Let’s look at some questions many of us have grappled with throughout the pandemic: What kinds of connection do humans need for positive mental health? And what impact does social media have on mental health? Does it meet the need for connection or leave us fundamentally lacking the kind of connection that helps sustain our wellbeing? Let’s find out.
The need to connect
Humans are relational beings, dependent upon face-to-face interactions, and much of our communication is relayed through non-verbal exchanges. 93% of communication is non-verbal, meaning it depends on vocal tone, inflection, facial expression, and body language.
Here’s the issue—communications via text and direct messages lack nuance, intonation, and body language.
And when text messaging becomes the primary source of communication, how do we lose the development of social skills that would otherwise be part of our experience?
Maybe you find it uncomfortable to talk on the phone. Plus, how often do your text conversations lead to conflict due to misinterpretation or delayed response?
Social media seems to be replacing breadth with depth when it comes to personal connections. Yes, it might be nice to have 150 people wish you a happy birthday on your Facebook feed. But how does clicking an automated prompt compare to an actual birthday card or phone call?
How technology has changed us
Since the mid-2000s, the advancement of technology and social media has infiltrated nearly every aspect of daily life, fundamentally changing how we communicate with and relate to others.
Social media allows a window into the lives of friends, family, celebrities, and complete strangers. It drives trends in fashion and plastic surgery while influencing political movements. It creates fame and spurs social change. And it continues to evolve at what feels like an exponential rate.
Here are some of the ways technology has changed human life:
- We have instant access to an infinite supply of information.
- We can communicate instantly with friends and family, regardless of physical location.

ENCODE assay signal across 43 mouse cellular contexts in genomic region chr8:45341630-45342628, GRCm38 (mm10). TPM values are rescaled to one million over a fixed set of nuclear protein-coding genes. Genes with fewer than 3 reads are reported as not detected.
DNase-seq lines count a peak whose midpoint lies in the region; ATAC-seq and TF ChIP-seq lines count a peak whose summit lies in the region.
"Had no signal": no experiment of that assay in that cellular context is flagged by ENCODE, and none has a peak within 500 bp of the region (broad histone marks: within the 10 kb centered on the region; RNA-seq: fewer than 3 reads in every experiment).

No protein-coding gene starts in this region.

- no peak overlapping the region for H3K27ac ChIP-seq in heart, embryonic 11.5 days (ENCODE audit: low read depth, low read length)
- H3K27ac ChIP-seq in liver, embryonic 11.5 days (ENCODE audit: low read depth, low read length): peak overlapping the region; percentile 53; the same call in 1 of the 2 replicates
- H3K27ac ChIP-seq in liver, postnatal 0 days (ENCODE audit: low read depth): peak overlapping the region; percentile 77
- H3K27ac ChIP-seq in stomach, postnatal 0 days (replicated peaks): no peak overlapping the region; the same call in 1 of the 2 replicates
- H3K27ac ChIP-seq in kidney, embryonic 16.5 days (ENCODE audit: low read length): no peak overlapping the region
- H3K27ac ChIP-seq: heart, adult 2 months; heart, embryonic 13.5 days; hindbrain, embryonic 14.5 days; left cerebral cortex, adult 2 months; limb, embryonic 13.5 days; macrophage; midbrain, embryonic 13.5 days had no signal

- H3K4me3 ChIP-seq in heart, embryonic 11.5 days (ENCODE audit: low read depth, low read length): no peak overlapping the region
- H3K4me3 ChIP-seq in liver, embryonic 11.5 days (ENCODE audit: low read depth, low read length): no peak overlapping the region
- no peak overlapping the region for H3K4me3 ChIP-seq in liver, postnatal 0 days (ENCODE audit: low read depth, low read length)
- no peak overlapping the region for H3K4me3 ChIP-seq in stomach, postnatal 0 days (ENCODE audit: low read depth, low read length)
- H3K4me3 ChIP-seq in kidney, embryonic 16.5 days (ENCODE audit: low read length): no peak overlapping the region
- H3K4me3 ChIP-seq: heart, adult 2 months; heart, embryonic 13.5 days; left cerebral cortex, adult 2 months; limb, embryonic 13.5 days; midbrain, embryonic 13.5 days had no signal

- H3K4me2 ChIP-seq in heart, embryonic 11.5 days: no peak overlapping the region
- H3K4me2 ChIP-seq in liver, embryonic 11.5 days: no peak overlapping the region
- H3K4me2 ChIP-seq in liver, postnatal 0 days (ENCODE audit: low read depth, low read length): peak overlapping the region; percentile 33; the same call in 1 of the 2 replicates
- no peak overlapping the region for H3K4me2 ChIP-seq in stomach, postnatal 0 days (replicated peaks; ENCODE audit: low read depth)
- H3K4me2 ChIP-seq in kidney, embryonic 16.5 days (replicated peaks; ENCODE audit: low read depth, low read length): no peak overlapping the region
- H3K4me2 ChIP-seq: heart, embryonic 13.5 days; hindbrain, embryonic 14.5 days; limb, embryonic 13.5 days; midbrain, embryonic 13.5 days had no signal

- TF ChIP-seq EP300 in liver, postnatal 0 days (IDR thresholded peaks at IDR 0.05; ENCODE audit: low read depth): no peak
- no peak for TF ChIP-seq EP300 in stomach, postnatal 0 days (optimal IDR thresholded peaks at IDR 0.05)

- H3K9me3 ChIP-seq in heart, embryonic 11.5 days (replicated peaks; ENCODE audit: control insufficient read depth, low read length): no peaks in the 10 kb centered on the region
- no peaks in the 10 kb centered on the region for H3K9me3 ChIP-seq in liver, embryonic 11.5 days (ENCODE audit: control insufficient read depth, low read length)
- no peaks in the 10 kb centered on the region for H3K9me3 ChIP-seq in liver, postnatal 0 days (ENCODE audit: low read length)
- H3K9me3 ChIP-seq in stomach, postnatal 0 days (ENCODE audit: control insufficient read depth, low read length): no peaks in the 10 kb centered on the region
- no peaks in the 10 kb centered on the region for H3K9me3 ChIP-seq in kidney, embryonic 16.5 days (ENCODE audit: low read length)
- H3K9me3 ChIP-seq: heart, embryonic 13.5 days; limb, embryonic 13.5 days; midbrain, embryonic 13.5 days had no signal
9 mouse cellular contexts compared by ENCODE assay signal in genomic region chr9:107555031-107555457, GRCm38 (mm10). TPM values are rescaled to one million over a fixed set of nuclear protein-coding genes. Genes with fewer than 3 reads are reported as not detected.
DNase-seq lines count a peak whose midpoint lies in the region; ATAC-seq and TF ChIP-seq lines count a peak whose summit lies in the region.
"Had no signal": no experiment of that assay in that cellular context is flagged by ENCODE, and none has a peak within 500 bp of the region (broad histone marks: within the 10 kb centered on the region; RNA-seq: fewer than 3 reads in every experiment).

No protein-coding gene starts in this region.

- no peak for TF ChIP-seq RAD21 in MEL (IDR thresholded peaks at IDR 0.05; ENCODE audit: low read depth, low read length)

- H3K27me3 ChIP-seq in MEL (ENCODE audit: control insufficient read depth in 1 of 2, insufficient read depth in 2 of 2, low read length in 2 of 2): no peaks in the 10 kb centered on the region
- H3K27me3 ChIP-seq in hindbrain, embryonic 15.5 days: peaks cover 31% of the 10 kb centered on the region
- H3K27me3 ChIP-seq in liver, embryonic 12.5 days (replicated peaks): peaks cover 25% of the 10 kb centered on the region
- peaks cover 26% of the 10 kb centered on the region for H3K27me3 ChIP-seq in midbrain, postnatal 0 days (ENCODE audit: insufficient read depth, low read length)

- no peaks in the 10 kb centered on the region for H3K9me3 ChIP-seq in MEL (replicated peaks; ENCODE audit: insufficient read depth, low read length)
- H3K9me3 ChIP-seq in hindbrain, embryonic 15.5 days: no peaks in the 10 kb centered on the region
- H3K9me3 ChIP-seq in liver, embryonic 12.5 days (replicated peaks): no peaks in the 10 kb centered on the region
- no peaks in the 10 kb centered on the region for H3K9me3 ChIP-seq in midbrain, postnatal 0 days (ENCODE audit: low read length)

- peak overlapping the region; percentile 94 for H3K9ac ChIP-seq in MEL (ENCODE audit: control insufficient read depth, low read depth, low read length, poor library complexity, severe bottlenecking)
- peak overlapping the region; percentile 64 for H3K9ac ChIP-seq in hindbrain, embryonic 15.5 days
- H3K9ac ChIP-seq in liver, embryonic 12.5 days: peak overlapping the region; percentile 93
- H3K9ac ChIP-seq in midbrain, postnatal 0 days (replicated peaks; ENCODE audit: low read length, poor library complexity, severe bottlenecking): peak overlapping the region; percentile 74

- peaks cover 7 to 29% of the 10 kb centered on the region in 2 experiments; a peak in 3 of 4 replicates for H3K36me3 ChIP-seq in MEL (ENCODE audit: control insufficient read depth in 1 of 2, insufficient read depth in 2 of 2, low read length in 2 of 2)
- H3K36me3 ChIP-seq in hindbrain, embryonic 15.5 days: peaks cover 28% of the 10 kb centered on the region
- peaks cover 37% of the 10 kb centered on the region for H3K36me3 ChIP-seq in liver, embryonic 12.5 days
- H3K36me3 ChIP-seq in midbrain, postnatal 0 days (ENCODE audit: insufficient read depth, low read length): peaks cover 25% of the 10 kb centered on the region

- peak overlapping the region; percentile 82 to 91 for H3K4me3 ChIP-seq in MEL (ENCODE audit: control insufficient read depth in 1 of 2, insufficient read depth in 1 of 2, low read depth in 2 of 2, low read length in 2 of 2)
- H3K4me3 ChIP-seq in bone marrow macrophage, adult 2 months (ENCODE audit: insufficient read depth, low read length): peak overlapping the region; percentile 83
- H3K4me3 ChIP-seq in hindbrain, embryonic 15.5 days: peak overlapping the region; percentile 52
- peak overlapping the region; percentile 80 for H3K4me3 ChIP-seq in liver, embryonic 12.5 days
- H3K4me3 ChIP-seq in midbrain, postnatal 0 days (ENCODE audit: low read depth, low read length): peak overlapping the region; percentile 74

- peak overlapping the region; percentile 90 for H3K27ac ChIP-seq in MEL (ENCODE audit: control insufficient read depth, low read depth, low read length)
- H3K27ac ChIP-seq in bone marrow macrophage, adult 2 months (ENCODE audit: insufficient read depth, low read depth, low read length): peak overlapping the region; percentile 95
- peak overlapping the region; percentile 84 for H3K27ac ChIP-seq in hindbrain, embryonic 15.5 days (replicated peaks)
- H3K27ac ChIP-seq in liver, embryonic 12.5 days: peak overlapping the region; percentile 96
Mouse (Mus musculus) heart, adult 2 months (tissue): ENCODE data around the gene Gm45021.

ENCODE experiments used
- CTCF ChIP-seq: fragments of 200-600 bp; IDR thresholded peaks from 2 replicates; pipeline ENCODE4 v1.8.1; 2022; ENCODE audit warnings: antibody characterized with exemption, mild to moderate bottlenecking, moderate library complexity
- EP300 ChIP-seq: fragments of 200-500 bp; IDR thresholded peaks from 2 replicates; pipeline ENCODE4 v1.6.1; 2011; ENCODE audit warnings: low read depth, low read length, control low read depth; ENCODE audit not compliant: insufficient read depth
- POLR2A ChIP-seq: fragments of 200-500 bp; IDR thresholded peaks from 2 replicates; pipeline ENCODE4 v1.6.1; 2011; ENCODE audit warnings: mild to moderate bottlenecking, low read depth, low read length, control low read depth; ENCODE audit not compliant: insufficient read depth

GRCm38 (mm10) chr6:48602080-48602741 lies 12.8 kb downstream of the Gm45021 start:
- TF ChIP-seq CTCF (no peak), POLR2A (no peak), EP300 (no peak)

- We’re moving toward a global society as news information, entertainment, and trends spread at an exponential rate across borders and continents.
- Throughout the pandemic, it saved lives by allowing us to stay connected and work remotely.
- Technology has forever changed the way we communicate, gather, and disseminate information, as well as the way we work.
How social media affects mental health
Again, humans are relational beings who thrive on secure connections with others. Factors that contribute to these connections include eye contact, facial expression, vocal tone, and inflection. The absence of meaningful connections contributes to isolation, anxiety, and depression.
But how social media affects mental health is a complex question because social media isn’t just helpful or harmful—it can be both at the same time. Read more about the pros and cons of social media.
On the one hand, social media is a positive thing when it comes to connections that help sustain our wellbeing.
For instance, mental health and social media have been positively correlated during the pandemic lockdowns and quarantines. With no other options for connecting with folks outside our individual households, social media gave us access to a more expansive level of connection and togetherness than would otherwise have been possible.
Social media has also allowed for the possibility of creative expression in diverse and inclusive ways. Regardless of what matters to you, the chances are good that there’s an online community somewhere that feels the same way.
Finally, social media has also allowed us to raise awareness around social and political movements, helping disenfranchised populations fight for equality and justice.
Dangers of social media